Booze in this recreation of a 1930s gay members’ bar

For one month only the pop-up Caravan Club is the best place in town for potent cocktails and saucy shenanigans

Police raid on a queer venue in Fitzroy Square, 1927, from The National Archives collection.
Throughout March a captivating project on the edge of Covent Garden is recreating a bohemian 1930s gay members’ club. And it’s a genuine must-visit.

‘Queer City: London Club Culture 1918-1967’, in collaboration with the National Trust, re-imagines the capital’s ‘most bohemian rendezvous’, The Caravan, at Freud’s bar, almost the exact location of the original club.

The Caravan Club on Endell Street, from the National Archives
Promoted as ‘the most unconventional spot in town’, The Caravan was a queer-friendly members’ club which was raided and closed by police in 1934.

Photos, court reports, police papers and witness statements on The Caravan and other clubs of the era re-create the bohemian interior of the underground club.


Comments and complaints from the period cover the windows above Freud’s Bar. Photo: SE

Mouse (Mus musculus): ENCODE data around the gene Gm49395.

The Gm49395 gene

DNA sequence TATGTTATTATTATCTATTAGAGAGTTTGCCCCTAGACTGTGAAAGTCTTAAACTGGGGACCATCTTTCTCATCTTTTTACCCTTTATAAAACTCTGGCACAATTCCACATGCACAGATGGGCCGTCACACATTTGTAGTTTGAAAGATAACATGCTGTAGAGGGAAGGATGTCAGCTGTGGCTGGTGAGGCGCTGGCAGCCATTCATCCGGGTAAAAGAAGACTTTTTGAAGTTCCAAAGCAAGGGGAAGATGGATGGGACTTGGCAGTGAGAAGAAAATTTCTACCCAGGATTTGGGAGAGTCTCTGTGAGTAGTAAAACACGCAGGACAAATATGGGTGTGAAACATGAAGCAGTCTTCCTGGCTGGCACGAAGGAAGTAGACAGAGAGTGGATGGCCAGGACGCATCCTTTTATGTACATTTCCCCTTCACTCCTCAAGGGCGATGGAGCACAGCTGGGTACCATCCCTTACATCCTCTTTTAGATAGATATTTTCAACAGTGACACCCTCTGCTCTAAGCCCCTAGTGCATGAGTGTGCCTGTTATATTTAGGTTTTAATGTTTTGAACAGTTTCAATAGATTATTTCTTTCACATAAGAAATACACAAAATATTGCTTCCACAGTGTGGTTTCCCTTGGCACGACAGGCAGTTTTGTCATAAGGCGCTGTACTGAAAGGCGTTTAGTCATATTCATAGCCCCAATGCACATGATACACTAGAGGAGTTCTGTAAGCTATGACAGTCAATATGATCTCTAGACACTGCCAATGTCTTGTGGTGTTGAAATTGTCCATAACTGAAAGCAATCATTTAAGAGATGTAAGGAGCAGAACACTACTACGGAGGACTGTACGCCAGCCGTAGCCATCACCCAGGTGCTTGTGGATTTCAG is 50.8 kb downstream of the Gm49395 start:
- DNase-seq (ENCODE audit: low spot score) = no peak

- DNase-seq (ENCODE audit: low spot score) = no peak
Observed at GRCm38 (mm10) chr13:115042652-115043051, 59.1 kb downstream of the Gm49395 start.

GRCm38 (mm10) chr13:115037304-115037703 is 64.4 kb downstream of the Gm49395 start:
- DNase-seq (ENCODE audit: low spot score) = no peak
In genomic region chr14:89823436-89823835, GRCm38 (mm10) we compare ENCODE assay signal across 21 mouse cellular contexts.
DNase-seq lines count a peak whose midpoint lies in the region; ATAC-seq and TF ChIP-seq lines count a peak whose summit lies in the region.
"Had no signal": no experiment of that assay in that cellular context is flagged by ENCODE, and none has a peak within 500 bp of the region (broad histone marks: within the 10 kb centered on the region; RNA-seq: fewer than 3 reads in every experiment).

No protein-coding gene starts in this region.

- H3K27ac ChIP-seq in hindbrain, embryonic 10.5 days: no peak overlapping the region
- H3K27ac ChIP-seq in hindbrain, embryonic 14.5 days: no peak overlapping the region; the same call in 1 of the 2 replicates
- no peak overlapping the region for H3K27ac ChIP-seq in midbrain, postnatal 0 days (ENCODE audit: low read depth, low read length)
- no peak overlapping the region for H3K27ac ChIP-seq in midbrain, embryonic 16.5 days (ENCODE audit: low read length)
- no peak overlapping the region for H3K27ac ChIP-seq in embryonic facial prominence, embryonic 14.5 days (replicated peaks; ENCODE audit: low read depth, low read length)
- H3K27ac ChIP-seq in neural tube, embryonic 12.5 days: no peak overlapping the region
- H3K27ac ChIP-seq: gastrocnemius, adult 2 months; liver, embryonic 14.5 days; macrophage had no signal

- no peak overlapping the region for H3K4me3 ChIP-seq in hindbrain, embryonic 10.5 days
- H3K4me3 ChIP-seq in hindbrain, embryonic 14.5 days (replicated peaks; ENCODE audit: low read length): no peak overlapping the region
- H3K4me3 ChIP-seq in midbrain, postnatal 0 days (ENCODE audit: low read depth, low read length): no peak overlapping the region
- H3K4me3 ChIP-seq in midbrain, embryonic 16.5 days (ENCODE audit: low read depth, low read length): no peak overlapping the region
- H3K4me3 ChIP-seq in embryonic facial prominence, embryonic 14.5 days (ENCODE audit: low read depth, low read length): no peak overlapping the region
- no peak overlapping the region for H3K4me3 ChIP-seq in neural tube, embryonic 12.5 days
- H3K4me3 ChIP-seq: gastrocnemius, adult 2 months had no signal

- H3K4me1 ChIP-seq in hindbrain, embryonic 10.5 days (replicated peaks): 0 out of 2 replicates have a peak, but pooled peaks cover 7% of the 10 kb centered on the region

Selected from The National Archives’ collection, these documents reveal detail and insights into club culture and the everyday prejudices facing the community in this period.

And we highly recommend an evening visit, a smokily immersive theatrical experience from the minute you step through door. Choose from a bespoke cocktail menu (the negroni-esque Hanky Panky served in a tea cup is particularly recommended) and lap up all manner of burlesque performances, saucy 1930s singsongs and bucketloads of witty banter – both on the banquettes and in crepuscular corners.

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Until 26th March. In the evening it’s £5 advance entry, open 7-10pm, Thurs-Sun only. Info & tickets here. Freud Café-Bar, 198 Shaftesbury Avenue W1

Read an interview with a LGBT campaigner Andrew Lumsden here, one of the founders of the Gay Liberation Front

Our pick of other events during LBGT History Month is here.

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